It's getting pretty darn tasty, eh? Glad I'm not the only one to notice. I guess the initial hubub about funky tastes and smells turns out to be moot. Maybe if they would let it sit for a month or so before packing it off....
Wolfgang mentioned the phrase "still shock". Is that like "my wallet is still in shock from the price?" If only it were a little less costly, I'd love to keep a few on hand.
|Posted on Monday, October 21, 2002 - 7:27 pm: |
The old liquor making protocols (Duplais, de Brevans, Montzert) specify that most all freshly distilled liqour (and specifically absinthe)require a substanstial aging period to attain their best drinkability. In the case of Emile 68, my own observation is that the taste I, at first, found objectionable, is diminishing considerably. It is now quite drinkable.
|Posted on Monday, October 21, 2002 - 7:17 pm: |
Bubbling 18 year old scotch? Hell no! Bubbling week old Un Emile? What could it hurt?
However, speaking from personal experience (see the very first post). 1/2 bottle of fresh Un Emile + 3 months sitting = YUM!
Now if that works for other absinthe brands, I'd love to know.
|Posted on Monday, October 21, 2002 - 6:00 pm: |
Um, Mogan_David, ethanol is no where near as explosively combustable as gasoline, right? Flammable though. Almost an invisible flame.
BTw, I saw weird thingy at my local 'brew your own wine' place which claimed to age wine in an hour to match 5 years of bottle time.
Sounds like glass pyramids sharpening razor blades to me. Didn't buy it, but am willing to listen to threads talking about how this sort of thing might work.
But, yes, Wolfgang, I am not going to be bubbling my eighteen year old scotches just to test this.
|Posted on Monday, October 21, 2002 - 11:58 am: |
After rethinking everything, I have to agree with Mogan.
Would I buy a premium alcohol and bubble it like this ? No. Scotch whisky are amazing when they reach over 15 years and if it was possible to bubble it to the same result in just one year, no doubt they would do it.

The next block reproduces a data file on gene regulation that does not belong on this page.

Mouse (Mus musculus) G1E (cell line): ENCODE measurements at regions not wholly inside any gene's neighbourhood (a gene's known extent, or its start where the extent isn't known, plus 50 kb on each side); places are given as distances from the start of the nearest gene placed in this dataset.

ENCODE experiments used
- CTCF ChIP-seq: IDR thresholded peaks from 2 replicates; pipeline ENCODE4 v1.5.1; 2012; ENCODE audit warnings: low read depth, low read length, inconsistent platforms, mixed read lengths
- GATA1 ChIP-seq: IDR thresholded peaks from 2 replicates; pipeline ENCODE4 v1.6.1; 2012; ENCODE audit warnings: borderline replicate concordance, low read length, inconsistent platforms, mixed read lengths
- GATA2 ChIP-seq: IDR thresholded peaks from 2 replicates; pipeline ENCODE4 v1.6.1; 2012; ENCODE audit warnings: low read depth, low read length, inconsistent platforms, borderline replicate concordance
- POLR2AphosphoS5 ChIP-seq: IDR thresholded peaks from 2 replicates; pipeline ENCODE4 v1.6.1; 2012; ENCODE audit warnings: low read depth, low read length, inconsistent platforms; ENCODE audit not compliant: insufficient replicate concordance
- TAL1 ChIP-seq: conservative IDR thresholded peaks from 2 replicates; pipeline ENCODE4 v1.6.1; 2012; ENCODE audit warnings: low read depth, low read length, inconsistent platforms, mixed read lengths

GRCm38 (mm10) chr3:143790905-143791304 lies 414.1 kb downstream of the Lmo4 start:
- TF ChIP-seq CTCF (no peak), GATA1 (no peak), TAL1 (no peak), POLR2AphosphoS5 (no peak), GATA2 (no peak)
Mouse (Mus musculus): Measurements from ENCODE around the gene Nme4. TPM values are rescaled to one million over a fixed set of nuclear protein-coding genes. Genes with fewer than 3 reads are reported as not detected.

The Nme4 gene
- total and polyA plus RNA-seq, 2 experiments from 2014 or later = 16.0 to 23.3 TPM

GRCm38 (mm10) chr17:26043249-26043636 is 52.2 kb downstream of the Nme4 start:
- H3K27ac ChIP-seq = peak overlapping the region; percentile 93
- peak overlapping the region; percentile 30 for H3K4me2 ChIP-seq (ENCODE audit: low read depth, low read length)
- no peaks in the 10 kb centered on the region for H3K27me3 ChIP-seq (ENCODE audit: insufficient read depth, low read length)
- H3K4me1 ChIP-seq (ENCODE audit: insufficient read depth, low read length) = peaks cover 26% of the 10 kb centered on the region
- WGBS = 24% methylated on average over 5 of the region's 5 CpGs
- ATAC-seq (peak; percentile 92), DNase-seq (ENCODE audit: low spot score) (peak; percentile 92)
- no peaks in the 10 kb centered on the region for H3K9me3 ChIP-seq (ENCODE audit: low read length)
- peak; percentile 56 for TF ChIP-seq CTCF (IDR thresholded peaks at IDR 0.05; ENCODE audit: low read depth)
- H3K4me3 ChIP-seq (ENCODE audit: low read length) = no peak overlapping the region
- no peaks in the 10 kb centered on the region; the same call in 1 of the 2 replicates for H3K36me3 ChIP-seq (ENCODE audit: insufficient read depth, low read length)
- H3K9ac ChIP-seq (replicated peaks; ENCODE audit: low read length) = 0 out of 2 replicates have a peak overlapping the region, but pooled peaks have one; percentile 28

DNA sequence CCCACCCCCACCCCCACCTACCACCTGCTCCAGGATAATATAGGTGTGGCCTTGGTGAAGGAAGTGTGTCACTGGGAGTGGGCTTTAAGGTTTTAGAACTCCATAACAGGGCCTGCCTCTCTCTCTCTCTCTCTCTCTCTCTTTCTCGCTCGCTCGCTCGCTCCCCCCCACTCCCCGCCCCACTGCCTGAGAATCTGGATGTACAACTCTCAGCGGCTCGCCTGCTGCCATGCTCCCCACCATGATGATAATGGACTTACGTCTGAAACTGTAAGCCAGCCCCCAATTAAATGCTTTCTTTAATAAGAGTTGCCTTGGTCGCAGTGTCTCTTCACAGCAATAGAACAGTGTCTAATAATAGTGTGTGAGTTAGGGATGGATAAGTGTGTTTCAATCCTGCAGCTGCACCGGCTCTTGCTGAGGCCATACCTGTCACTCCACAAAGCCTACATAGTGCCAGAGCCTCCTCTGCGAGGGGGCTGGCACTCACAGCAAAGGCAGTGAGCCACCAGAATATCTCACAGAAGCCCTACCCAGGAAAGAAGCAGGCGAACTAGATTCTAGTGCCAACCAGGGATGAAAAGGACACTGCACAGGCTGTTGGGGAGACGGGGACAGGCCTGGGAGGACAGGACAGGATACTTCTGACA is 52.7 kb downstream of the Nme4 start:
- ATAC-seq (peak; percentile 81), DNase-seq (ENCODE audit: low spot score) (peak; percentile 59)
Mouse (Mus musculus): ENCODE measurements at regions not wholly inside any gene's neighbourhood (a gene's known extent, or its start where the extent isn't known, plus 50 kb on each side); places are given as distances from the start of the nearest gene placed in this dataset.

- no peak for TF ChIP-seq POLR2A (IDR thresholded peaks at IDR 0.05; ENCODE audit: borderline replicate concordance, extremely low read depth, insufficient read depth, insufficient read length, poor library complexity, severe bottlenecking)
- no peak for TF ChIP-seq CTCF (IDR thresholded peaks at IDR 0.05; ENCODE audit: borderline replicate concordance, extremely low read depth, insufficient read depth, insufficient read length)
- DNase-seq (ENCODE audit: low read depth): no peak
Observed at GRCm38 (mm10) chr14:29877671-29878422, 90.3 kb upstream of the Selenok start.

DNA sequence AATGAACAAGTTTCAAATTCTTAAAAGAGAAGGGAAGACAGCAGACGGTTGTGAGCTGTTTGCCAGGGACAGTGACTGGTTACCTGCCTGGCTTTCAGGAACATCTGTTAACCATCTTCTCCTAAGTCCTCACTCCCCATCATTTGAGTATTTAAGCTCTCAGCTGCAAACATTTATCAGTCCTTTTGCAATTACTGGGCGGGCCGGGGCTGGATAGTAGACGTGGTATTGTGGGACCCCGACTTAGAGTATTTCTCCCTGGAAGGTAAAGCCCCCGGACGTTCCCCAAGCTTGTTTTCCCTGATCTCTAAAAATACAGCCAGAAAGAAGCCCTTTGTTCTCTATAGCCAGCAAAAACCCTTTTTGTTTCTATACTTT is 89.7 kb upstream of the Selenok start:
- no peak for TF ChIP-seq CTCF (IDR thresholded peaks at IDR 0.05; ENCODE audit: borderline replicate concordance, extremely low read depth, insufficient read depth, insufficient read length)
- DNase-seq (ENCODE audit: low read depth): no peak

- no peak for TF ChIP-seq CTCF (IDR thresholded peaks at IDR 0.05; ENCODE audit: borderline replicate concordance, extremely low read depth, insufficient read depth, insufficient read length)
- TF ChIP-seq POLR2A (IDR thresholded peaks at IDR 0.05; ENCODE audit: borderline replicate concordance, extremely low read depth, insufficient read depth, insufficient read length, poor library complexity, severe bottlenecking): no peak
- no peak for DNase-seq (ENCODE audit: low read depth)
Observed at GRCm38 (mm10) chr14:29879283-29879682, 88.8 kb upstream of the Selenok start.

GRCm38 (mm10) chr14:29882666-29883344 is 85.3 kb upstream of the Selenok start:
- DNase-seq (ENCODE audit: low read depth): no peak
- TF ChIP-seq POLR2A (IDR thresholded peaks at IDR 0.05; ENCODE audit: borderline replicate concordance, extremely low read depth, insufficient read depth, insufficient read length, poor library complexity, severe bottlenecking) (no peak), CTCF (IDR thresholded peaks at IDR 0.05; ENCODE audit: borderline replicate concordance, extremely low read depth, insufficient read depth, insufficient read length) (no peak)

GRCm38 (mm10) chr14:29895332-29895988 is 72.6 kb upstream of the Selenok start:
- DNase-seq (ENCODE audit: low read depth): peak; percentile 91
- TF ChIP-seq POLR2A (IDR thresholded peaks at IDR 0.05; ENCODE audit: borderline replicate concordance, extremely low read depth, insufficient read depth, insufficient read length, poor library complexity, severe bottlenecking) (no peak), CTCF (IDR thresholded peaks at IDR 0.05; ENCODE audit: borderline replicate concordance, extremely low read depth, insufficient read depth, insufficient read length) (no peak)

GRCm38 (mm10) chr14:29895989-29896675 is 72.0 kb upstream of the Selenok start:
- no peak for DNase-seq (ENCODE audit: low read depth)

I`ll keep on using the half empty bottle aging method.
|Posted on Monday, October 21, 2002 - 9:10 am: |
Get a brewer's supply catalog. You don't have to build anything; just buy one from them. It's used to oxygenate wort after the yeast is pitched (more oxygen = stronger yeast growth). Stone on one end, oxygen tank on the other. Food-safe plastic tubing connects them. With that said, I'd be surprised if it made any difference whatsover in the application you're discussing.
Hmm.. Oxygen + High proof alcohol + spark = BigFuckingBang
Scares the shit out of me, please be careful.
We Americans are prone to overkill, I think the best thing to do is either let the absinthe sit a month or do as Wolfgang suggested and use the half bottle method to speed things up. I am afraid that more enthusiastic methods will wind up diminishing some of the more delicate notes of the absinthe and cause it to loose some of it's character.
Whatever you do, consider safety first, real absinthe is combustible like gasoline, treat it that way.
|Posted on Sunday, October 20, 2002 - 7:27 pm: |
Keep us posted, please. Right now I'm doing the lazy man's method. Every day or so I open the bottle, close it, give it a good shake and put it back on the shelf!
|Posted on Sunday, October 20, 2002 - 1:45 am: |
A waste of time ? Maybe. If I'm not too lazy I'll do the experiment and compare a normal non-aerated bottle with an aerated one.